Late in 1884, there was a division in the church.  Some of the members broke away and started a church about a mile back of what is now West Grove Baptist Church.  This church was called West Liberty.  The other group moved to Crofton and started a church there, calling theirs North Liberty.
     When the town of Crofton began to assume importance, after the coming of the railroad, the three leading denominations acted jointly and erected a house of worship in Crofton "to be used by the Baptist, Methodist, and Christian Churches on different Sabbaths".
    By 1885, the Baptist had become strong enough to build a house of their own.  It is recalled that: "North Liberty Church was a wood frame building facing the railroad;  the church was surrounded by beautiful dogwood trees; in the springtime people came to worship in buggies and horse-drawn wagons and used trees as hitching posts".  This building was heated by two wood stoves.  It is said "Sometimes more smoke and soot came down than went up. . .  needless to say there was no trouble filling up the front pews during the winter time".
    Mr. John Walden organized the first Sunday School and was the first superintendent.  In 1898, while Bro. Alex McCord was pastor, services were held once a month--"Saturday night, Sunday morning and night."  For his services the minister was paid $25 a month; and from this he paid $10 to the Crofton Hotel for lodging.  Miss Gertie Keith played the old red foot-pump organ.
    In 1910, a new building was completed by Carl Hunter of Crofton.  A remodeling program wa begun in 1951, under the leadership of Bro. Porter Cole.  Sunday rooms, a vestibule, and kitchen were built. until this time all classes were held in the auditorium.  The church also went full time.
    Another updating program was undertaken in 1955--the walls were paneled; new seats and pulpit furniture were purchased; and hardwood flooring was installed.  The first parsonage was bought that year.  During 1963, a heating and cooling system was added.
    Plans for the future include a new sanctuary which is already underway (1973).
    Of the first pastors only three can be recalled:  Pete Thomas, J. U. Spurlin (grandfather of J. T. Spurlin of Pembroke), and Bro. Hyde.
    After 1889, a complete list can be given:
A. C. Dorris 1889 E. A. Meador 1929
Ben M. Bogard 1890 Jesse B. Hill 1930-1931
P. E. Herndon 1895 A. Earl Meador 1932-1942
J. H. Coleman 1897 Audrey Meacham 1943
J. A. McCord 1899 W. E. Powell 1944-1946
O. L. Weir 1901 J. J. Jenkins 1947
B. F. Hyde 1908 Olen Sisk 1948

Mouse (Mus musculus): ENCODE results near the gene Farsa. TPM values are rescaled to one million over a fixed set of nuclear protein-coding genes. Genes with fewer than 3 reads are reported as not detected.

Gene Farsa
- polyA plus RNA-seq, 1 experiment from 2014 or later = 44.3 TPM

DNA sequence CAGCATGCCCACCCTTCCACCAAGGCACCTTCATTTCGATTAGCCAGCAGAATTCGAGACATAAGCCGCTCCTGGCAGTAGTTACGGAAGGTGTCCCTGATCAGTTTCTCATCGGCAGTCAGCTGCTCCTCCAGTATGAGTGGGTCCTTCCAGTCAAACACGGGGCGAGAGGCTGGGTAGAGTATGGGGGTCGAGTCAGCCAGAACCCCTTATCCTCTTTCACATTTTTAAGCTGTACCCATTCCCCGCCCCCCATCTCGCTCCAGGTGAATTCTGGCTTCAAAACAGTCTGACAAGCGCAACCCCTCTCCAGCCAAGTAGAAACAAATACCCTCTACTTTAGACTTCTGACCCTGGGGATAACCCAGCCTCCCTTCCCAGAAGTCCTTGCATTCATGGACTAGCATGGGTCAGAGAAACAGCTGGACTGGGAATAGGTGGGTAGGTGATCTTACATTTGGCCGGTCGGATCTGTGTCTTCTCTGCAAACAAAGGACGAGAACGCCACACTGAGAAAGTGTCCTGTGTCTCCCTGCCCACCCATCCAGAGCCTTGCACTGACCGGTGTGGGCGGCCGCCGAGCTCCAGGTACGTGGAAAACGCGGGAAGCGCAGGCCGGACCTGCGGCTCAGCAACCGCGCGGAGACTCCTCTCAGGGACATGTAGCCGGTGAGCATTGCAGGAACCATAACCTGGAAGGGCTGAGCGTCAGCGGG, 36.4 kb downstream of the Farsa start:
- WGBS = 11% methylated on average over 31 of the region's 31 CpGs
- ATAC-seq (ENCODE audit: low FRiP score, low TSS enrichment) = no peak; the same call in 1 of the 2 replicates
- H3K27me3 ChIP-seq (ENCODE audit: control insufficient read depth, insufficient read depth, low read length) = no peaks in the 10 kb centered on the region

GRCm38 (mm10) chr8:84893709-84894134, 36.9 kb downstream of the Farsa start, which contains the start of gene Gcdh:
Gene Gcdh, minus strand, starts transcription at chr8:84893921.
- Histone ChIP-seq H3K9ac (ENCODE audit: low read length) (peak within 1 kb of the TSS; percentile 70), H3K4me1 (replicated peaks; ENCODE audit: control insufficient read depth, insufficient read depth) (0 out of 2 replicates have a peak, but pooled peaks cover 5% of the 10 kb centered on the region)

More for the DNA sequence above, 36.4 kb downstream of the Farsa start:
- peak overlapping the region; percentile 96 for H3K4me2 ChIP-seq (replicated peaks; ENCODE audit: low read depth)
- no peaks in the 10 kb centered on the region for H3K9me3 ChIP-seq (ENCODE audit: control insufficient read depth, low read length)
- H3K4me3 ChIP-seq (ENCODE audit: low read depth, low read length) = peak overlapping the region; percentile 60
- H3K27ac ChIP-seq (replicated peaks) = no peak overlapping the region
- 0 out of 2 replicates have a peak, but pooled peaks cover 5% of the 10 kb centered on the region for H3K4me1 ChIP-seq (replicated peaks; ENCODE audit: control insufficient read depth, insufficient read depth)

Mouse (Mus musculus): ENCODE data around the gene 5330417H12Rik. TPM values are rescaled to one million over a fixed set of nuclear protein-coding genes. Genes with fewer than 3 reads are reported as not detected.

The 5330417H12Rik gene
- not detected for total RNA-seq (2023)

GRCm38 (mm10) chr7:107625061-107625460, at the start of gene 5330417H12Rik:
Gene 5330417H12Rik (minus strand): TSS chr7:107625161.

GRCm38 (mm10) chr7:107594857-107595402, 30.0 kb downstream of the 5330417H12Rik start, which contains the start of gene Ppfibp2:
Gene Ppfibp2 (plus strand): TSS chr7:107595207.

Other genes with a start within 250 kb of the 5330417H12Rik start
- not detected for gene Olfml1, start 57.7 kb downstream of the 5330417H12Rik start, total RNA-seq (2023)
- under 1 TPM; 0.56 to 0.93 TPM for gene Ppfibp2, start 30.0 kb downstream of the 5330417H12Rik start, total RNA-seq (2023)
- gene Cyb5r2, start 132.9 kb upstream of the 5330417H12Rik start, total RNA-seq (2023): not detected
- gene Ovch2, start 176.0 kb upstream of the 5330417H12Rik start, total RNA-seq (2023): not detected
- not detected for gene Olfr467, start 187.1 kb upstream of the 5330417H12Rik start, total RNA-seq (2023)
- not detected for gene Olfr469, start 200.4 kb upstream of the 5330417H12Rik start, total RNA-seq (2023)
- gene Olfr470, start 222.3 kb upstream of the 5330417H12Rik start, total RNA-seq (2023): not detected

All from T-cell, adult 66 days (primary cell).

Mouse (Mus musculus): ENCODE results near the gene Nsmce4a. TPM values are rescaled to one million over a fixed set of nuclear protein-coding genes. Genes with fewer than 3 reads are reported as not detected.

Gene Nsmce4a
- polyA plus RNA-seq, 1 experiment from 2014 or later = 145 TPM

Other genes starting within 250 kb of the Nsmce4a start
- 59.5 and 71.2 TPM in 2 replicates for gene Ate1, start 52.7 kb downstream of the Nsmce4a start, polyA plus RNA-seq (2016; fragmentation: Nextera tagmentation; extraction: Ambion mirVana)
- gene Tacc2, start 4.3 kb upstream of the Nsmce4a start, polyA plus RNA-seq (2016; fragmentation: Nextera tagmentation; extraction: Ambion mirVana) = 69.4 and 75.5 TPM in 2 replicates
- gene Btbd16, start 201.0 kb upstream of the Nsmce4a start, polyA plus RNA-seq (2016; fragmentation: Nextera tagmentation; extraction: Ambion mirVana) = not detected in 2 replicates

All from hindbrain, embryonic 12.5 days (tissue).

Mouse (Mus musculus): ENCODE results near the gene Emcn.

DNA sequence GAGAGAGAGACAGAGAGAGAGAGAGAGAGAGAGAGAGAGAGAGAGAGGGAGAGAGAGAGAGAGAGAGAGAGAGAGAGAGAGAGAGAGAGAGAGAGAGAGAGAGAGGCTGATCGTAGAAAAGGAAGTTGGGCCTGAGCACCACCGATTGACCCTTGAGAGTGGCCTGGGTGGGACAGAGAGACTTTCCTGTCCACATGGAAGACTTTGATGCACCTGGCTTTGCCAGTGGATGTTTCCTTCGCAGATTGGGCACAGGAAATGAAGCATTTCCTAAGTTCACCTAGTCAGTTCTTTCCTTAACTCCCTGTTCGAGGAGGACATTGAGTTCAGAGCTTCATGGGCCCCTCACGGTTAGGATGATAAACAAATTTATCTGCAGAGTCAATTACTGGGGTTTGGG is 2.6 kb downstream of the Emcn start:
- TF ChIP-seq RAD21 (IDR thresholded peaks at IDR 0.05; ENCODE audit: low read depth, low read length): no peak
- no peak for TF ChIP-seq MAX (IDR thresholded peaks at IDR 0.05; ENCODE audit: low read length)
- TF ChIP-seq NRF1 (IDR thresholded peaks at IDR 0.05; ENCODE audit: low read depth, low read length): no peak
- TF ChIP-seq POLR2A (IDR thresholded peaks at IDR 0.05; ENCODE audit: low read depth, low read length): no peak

C. S. Gregston 1908 Porter Cole 1949-1954
J. P. Cleavenger 1914 Verner Barnett 1955-1956
E. D. Maddox 1915 Earl Mitchell 1957-1962
R. W. Gentry 1918 Earl Nelson 1963
Albert Maddox 1922 Donny Mathis 1964, 1965,1966
J. H. Coleman 1923 Wayne McCorkle 1967-1970
E. W. Meadows 1927-1928 H. T. Luther 1971 - 


Crofton Christian Church

The present site of Crofton Christian Church (Disciples of’ Christ) was dedicated in May of 1889 with the original founding dating around 1852. Presently situated between Princton and Mill Streets on Old Madisonville Road, the church originated on a farm owned by Alex Brown which was located 2½ miles south of Crofton in a now defunct community known as Pleasant Grave. In the 1884 publication of “Perrin’s History of Christian County”, it seems that Mr. Brown was an Elder in a church that is probably our earliest beginnings called Hannony Grove and began with 50 members. The charter date is unknown but probably in the mid 1840’s. An unfortunate fire closed the church and failure to rebuild resulted in extinction. In 1852 the Pleasant Grove Church was constructed by Elder Brown in an attempt to re-unite the church. The building was used by many religious groups and also as a school house. For fear of becoming Baptists, the “Campbellites”, as the Christian Church was often called, decided to move to Crofton. The building on the Brown farm was sold to the school board.
In the 1800’s J.E. and Elmira Croft deeded a lot to the Trustees of the church: A.B. Croft, A.C. (Abb) Brasher, and Benton Brown. Where an old log school house once
stood, a church was constructed on foundations carved from a site near where the original building in Pleasant Grove stood. The lot being our present location today. The church was dedicated in May 1889. The original frame building is our present sanctuary.
In 1926 an entry way and classrooms were added and the building was brick veneered. An education building with nursery, kitchen, and office was added in 1961. This also provided a facilty for youth activities. The addition of a baptistery was made in 1983.
During the course of our 134 years in existence we have had 51 ministers. Including our main founding father Alex Brown who served from 1852 to 1889. On July 1, 1952 Rev. Eugene Helstern introduced full time ministry for the first time since our founding. Larry Paul Jones, our current minister, came to us in 1984.

Family Histories of Christian County 1797-1986
Reprinted with permission ©1986 Christian County Genealogical Society
©William Turner  ©Jim Killibrew